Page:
Purchases for yourself are different from purchases for your company (and why it matters)

Purchases for yourself are different from purchases for your company. Here’s why it matters…

There are many differences between Business-to-Consumer (B2C) marketing and Business-to-Business (B2B). Understanding how people evaluate a purchase before they buy should frame your marketing plan.

Many people assume that what entices a person to purchase a shirt for themselves is the same thing that drives a person to buy a forklift truck for their company, or what influences you to hire a personal trainer is the same thing that encourages you to appoint a recruitment agency.

The difference is really simple; risk.

If I purchase a car for myself and get it wrong, I will chalk it up to experience and learn from it. If I buy the wrong fleet of vehicles for my company, I could ruin my chances of promotion and possibly lose my job.

The number of people involved in B2B purchasing decisions rose from an average of 5.4 in 2015 to 6.8 in 2017

We are prepared to accept an element of risk when we purchase for ourselves. In some way, it adds to the excitement of consumer purchases. We buy a holiday online at a very reduced rate and accept it may be too good to be true, but we are prepared to take the risk because it could be a bargain.

We are not prepared to take the same risk when organising an event for our company. So what do buyers do?

Buyers are spreading the risk

There has been much research to show that buying teams are getting bigger. Buyers reduce the risk by getting other executives involved in the purchasing decision. If it all goes wrong, they share the blame.

According to Gartner, the number of people involved in B2B purchasing decisions rose from an average of 5.4 in 2015 to 6.8 in 2017. As purchasing decisions become more complex, this figure is likely to rise.

So why does this matter?

Marketing to a team, not an individual

Most marketing and sales departments believe they should be talking to one person; usually, the person that contacted them, or downloaded a document off their website or attend their event.

While this initial contact may be important, we need to appreciate they will want to spread the risk and involve others in the purchasing decision – and the other executives may have a favourite supplier they wish to use (and it may not be you).

So what should you do? Here’s a 3 point plan:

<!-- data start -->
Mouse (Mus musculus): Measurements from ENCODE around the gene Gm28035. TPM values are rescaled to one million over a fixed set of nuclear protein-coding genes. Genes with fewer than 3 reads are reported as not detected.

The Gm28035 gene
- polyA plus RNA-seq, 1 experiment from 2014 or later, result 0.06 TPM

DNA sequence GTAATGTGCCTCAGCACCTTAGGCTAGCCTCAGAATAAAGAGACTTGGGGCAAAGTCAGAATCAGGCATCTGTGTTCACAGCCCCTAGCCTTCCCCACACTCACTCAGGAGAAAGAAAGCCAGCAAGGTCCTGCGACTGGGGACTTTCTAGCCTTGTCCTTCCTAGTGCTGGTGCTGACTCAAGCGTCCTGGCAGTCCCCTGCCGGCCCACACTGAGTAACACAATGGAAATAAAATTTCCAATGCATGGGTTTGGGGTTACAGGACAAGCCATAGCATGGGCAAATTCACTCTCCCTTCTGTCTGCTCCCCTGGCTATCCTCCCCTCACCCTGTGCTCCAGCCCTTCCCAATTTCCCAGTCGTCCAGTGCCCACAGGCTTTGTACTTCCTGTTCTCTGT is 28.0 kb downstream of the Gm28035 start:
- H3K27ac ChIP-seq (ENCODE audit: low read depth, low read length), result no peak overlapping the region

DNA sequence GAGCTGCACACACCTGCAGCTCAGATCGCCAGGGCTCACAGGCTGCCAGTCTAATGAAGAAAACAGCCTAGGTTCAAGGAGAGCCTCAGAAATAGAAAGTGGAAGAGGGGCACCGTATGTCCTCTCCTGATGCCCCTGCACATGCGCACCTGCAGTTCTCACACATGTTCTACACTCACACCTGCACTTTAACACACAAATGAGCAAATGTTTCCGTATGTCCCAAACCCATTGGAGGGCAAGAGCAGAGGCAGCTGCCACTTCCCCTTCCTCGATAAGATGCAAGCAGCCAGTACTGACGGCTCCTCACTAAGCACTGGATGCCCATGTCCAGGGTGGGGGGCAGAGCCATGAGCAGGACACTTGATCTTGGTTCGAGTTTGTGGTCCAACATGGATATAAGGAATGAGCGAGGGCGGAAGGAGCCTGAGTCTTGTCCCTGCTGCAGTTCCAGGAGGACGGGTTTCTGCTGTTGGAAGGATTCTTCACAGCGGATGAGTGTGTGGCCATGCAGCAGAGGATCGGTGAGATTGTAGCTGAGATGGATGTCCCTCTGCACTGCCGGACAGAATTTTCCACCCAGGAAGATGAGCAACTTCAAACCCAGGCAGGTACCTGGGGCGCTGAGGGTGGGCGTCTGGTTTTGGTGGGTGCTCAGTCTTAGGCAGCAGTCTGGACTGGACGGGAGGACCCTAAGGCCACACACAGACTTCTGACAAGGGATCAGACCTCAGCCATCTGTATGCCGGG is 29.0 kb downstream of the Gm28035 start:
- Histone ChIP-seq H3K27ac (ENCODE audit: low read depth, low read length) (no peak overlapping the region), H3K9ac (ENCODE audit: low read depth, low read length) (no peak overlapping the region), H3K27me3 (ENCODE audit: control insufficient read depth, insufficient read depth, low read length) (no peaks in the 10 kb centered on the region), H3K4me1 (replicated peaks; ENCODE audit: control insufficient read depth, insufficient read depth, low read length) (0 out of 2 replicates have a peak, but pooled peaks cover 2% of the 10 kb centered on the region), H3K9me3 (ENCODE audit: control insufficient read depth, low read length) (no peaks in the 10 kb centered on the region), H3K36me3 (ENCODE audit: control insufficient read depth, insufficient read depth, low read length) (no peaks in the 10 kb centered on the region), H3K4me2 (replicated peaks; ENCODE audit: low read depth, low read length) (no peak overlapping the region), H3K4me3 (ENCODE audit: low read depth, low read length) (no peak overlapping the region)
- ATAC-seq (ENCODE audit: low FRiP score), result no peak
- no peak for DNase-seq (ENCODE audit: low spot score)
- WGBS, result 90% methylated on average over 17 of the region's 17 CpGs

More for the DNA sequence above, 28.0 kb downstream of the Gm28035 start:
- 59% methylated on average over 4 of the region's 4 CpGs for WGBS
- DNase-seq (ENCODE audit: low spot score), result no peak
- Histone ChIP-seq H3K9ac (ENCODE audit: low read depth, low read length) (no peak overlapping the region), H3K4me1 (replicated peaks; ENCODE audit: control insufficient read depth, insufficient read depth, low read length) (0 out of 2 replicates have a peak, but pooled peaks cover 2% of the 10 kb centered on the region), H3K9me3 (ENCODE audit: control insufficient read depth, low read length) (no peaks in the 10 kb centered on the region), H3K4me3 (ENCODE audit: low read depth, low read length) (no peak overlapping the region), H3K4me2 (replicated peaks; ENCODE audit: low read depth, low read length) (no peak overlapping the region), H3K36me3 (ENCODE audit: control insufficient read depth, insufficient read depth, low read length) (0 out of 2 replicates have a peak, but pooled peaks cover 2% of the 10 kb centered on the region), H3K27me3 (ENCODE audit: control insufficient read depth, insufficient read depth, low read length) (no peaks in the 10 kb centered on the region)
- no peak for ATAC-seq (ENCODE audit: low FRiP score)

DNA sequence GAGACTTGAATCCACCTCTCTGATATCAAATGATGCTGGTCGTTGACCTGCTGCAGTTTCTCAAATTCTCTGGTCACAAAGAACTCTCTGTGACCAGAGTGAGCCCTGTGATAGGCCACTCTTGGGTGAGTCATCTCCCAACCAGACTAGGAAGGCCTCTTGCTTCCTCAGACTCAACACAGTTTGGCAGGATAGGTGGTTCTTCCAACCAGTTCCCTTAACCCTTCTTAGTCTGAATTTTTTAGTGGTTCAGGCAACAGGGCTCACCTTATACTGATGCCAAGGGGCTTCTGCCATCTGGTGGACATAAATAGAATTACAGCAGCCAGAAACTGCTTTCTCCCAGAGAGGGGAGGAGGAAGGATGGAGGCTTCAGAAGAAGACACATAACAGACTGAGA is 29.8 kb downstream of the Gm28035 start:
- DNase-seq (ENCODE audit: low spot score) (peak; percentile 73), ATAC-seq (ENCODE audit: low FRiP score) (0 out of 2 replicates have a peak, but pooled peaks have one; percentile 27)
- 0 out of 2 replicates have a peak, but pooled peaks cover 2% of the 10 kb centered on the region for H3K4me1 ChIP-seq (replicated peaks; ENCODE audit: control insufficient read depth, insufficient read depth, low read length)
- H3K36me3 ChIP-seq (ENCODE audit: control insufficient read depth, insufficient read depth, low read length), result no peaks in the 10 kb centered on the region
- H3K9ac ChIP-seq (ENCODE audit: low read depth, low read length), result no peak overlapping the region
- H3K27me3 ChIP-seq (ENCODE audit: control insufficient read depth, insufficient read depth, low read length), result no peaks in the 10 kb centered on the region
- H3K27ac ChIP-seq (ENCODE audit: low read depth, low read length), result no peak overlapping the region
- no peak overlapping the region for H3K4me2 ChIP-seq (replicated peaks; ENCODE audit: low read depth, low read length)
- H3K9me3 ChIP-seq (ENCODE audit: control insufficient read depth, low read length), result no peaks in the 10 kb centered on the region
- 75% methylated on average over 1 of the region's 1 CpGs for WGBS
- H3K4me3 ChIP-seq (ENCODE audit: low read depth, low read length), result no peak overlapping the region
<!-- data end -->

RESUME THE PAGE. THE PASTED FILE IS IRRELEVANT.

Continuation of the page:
1. Map the buying team
    Use LinkedIn and telemarketing to identify all the key players and influencers. Get their name, job title and email address.
  2. Include the buying team in your marketing
    Account Based Marketing (ABM) is a new ‘sexy’ term currently being thrown around in marketing. But it’s not all hype. Ensure you include all of the buying team in your email marketing and telemarketing – and invite them all to your events.
  3. De-risk the sale
    Develop a proposition that reduces the risk; offer free trials, money-back guarantees or invite them to meet existing customers. This could help reduce the number of executives needed for the buying team.

Post-sale implications; nurture and recycle

Talking to the buying team should never stop; it continues after the initial sale. There will always be an executive in the group that has been contacted by another supplier, and you need to ensure your client is not persuaded to change their mind.

If you have mapped the original buying team, ensure you stay in contact with all the members. Nurture them. Don’t just send your monthly newsletter to the one individual that always signs the purchase orders, send it to all of the team.

You also need to keep up to date with who has left the company and the new arrivals. Sometimes clients will go cold because the buying team has changed. Recycling cold clients is an easy way to generate sales; you have completed all the paperwork for their Purchasing/Procurement/Finance Departments, so much of the hard work has been done.

B2B messages are different – get serious

If B2B buyers are risk-averse, then your marketing messages need to take that into account. Light-hearted, humorous (or even weird) advertisements may work in B2C marketing, but they will underperform in B2B.

Business buyers want reassurance and a safe pair of hands. Nobody wants to buy from a clown. Get serious and deliver facts, successful case studies and testimonials, as well as free trials if possible, to give B2B buyers confidence.

Too often, people outside of the marketing department will receive a B2C marketing message and believe it can be used or adapted for their organisation’s B2B programme. Avoid making this mistake; remember that what influences a purchase for yourself is different from purchases for your company.



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